Back on earth, President Wonder Woman orders the Acting DEO Director Alex Danvers (J’onn’s still in his coma) to blow up the Daxamite fleet at the earliest possible moment, hostages be damned. Both Alex and Kara are distraught, Kara especially so, and when Alex tells her sister they may have to lose Mon-El and Lena to save the world, Kara heads out for some air. What she gets is a classic Cat Grant pep talk, and gosh, it’s apparent from moment one how badly the show has needed one of these moments. In a nutshell, Cat reminds Supergirl that love is a value, that it defines us, and that she really ought to get to saving the people she holds near to her heart. With that, Kara zips off to bring Lillian (and Cyborn Superman) into the fold.
The plan itself is kind of silly, as the actual plans on Supergirl often are, but the general idea is that Kara, Lillian, and R2-D2 substitute Hank Henshaw will project themselves onto the ship using a tool in Superman’s Fortress of Solitude while Cat distracts Rhea with a bit of patriotic, gloriously on-the-nose inspirational trolling. Assisted only by Winn, Cat delivers a barn-burner of a speech, encouraging humans and aliens alike to resist those who want to “make the world great again” at all costs. For a moment, it looks as though the “at all costs” part of the equation will get her (and her intrepid cameraman), but just as Rhea’s thugs close in, Guardian swoops in to save the day. After he’s dispatched with the bad guys, Guardian turns to Cat, who greets him with a “Thanks, James,” a moment thats’ as funny, if not funnier, than any moment in this season or the last.
In Daxam-land, Mon-El and Lena take Cat’s words to heart and start working on an escape, meeting up with Supergirl in the knick of time. Kara and Mon-El have a very sweet moment in which they communicate all their relief and love without blowing Supergirl’s cover, but while they’re making eyes at each other, Lillian leaves them behind to die. Bad, right? Nope — this is where Kara and Winn’s conspiratorial nod comes into play, as Winn’s failsafe transports Mon-El safely down to earth. Kara stays behind because, in Doctor Who fashion, she wants to give Lillian one more chance to surrender.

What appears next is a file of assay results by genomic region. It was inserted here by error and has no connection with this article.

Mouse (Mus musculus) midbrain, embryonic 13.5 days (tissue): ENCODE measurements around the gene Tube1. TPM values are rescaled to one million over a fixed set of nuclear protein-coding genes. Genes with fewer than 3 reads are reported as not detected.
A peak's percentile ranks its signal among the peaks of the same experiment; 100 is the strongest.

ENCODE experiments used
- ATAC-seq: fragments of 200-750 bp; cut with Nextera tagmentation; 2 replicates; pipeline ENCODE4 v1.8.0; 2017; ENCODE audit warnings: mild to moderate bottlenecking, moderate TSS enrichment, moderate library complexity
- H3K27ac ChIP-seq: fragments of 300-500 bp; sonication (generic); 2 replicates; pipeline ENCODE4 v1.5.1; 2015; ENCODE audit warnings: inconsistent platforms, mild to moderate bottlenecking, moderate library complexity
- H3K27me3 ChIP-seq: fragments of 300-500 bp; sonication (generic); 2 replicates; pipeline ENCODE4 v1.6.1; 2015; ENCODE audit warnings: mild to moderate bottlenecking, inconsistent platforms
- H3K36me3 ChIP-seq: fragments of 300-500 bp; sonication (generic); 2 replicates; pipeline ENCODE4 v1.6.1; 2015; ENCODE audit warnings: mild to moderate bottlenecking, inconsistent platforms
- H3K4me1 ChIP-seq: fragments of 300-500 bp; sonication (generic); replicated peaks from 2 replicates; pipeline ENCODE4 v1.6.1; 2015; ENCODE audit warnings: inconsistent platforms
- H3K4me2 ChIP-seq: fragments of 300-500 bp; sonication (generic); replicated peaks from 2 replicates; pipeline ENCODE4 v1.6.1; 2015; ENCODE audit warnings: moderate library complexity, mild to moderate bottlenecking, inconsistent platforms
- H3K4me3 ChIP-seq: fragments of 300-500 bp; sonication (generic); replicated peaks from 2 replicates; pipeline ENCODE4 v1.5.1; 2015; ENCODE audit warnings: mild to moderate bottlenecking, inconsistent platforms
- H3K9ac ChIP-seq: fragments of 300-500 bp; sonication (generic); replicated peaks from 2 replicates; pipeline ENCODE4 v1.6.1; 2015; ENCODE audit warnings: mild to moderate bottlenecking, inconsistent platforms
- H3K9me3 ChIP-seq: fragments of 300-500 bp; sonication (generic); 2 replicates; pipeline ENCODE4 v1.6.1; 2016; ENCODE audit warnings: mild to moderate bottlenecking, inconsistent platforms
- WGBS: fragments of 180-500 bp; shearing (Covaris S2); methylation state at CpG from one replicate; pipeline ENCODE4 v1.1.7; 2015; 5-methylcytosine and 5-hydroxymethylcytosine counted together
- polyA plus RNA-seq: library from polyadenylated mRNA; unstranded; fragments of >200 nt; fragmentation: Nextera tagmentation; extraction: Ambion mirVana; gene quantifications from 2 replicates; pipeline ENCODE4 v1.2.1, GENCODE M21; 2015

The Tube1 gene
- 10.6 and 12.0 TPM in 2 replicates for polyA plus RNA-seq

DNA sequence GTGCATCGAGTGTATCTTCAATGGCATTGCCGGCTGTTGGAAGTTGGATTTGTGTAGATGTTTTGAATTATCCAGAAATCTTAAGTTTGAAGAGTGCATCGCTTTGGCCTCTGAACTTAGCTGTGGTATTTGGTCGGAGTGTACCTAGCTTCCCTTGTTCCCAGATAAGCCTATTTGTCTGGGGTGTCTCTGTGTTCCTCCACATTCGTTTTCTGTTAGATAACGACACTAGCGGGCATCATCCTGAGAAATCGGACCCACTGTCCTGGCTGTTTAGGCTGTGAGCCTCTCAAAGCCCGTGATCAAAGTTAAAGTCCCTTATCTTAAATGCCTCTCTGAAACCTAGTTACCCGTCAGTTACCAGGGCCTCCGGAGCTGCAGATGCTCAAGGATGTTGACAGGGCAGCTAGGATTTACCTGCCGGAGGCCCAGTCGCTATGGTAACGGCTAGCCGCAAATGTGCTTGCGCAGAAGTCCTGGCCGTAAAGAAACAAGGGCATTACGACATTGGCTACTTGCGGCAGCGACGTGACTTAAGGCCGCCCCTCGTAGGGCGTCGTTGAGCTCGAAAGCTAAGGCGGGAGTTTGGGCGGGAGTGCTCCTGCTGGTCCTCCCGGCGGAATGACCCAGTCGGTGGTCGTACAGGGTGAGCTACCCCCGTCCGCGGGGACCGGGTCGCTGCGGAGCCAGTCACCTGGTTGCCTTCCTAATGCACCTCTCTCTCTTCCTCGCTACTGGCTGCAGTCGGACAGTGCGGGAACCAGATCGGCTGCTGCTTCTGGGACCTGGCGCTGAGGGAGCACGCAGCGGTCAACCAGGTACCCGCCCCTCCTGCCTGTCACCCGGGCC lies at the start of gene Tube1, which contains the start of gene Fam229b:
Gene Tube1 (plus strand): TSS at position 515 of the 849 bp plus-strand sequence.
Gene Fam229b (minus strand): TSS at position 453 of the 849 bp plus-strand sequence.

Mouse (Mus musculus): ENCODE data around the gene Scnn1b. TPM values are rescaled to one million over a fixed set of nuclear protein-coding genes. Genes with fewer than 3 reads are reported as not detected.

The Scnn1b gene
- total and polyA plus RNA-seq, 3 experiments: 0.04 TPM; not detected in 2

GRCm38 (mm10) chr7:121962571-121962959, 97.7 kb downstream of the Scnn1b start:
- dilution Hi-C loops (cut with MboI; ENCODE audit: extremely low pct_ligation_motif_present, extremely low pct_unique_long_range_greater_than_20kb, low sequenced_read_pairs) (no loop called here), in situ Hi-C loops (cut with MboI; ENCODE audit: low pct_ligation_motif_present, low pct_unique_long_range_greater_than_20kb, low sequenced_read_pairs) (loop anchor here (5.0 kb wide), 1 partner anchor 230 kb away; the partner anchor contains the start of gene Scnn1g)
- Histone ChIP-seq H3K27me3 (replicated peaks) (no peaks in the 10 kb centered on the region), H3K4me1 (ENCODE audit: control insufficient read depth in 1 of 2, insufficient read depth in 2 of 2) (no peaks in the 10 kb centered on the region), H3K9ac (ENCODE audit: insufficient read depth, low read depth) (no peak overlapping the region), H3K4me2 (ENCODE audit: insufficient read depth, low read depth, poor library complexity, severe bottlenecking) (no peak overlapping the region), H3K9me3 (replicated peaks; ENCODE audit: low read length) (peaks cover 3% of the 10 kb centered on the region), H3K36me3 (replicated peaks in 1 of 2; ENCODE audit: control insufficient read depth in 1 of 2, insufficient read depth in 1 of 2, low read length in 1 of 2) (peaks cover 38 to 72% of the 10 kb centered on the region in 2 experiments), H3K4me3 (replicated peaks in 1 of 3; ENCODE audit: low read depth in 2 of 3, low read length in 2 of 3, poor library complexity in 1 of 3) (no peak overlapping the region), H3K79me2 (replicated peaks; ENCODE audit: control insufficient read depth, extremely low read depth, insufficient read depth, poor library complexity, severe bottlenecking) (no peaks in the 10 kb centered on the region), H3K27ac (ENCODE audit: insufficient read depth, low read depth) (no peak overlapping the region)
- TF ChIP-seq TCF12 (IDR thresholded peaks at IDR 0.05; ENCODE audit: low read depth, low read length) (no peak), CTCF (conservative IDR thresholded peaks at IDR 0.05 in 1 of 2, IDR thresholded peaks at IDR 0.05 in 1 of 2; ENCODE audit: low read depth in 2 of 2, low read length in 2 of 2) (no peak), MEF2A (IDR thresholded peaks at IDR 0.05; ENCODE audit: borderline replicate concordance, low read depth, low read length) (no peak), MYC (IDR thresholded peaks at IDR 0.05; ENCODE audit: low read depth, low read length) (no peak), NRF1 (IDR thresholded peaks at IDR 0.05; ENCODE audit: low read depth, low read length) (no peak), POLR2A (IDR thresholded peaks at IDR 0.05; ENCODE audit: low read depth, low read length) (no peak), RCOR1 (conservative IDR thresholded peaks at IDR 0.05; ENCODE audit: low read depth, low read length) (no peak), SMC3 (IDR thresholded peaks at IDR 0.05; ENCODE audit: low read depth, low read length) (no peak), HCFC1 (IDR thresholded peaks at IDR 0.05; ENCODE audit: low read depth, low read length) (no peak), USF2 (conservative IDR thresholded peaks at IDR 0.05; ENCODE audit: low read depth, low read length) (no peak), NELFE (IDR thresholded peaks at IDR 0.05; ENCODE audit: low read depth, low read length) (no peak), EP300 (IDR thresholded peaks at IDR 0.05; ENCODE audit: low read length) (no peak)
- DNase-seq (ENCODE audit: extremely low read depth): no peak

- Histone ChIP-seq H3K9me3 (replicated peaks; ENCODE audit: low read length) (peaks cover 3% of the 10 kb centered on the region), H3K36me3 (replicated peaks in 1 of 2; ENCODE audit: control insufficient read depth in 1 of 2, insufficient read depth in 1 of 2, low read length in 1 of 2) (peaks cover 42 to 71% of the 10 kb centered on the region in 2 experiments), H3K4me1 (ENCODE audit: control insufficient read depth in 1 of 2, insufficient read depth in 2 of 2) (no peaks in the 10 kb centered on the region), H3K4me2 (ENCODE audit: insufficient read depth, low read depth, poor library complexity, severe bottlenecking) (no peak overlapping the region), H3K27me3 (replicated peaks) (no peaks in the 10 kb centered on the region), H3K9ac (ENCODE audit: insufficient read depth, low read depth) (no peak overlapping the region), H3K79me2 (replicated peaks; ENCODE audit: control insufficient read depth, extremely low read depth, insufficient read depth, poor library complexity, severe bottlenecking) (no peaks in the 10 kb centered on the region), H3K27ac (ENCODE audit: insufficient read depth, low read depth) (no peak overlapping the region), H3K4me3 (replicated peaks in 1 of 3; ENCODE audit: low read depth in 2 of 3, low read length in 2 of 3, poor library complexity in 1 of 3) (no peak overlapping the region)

As this is happening, Alex keeps delaying and delaying the detonation of the cannon that will destroy the ship (a choice that greatly aggrieves the President and which will, one would think, possibly cost Alex her job), afraid she’ll have to kill her beloved sister (a fear made palpable in their tearful, and very affecting, goodbye). Just as the President seems prepared to relieve Alex of duty and make someone else push the button, Rhea plays her next card, destroying the cannon with something that looks mysteriously like a superhero’s ice vision. Alex’s horror at that moment is one of the episode’s smaller, subtler gut punches — if the Daxamites win, Alex seems to think, it will be her own hesitation that brought that ending about.
In the final moments, we see a bit of why an incensed Rhea seemed so full of confidence, as Superman, clearly under some form of mind control, winds up and delivers a hell of a punch, right to Kara’s kisser. It’ll take more than a few Cat Grant bon mots to fix this situation.
Next week: Clark and Kara face-off; Rhea still thinks she’s making that tiara work.
Airing Mondays at 8 p.m. ET/PT on The CW, “Supergirl” stars Melissa Benoist, Mehcad Brooks, Chyler Leigh, Jeremy Jordan, David Harewood and Chris Wood.